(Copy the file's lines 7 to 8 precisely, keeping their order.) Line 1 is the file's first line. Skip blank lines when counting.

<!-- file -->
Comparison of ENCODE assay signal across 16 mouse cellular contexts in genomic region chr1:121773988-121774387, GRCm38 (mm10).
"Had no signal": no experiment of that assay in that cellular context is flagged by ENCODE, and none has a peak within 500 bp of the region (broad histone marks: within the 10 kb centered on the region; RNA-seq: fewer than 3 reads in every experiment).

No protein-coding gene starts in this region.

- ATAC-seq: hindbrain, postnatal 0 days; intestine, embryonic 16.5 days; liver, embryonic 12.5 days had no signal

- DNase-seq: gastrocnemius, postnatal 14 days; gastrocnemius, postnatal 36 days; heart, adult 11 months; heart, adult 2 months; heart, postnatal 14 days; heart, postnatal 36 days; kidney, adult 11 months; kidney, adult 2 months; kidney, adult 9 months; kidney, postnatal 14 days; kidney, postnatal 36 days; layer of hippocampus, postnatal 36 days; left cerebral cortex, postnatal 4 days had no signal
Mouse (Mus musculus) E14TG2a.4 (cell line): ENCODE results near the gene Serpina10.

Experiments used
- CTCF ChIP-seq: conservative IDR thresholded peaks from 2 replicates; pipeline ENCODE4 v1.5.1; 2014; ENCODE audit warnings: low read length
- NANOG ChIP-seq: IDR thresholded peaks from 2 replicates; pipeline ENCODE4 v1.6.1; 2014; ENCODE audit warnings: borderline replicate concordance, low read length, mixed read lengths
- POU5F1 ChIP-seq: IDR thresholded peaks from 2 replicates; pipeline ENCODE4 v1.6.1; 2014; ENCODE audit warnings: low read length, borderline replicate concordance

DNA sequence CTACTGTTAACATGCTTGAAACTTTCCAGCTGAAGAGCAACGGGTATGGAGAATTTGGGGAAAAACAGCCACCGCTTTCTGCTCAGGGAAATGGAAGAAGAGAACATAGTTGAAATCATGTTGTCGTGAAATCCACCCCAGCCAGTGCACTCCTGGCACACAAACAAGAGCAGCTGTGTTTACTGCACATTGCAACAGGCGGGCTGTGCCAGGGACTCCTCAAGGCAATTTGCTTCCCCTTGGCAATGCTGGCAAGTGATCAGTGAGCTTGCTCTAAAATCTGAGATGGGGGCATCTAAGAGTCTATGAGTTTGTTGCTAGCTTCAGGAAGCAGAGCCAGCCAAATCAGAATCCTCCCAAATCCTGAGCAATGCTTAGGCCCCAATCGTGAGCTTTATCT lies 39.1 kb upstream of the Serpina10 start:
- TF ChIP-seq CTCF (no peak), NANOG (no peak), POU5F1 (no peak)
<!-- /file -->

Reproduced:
Experiments used
- CTCF ChIP-seq: conservative IDR thresholded peaks from 2 replicates; pipeline ENCODE4 v1.5.1; 2014; ENCODE audit warnings: low read length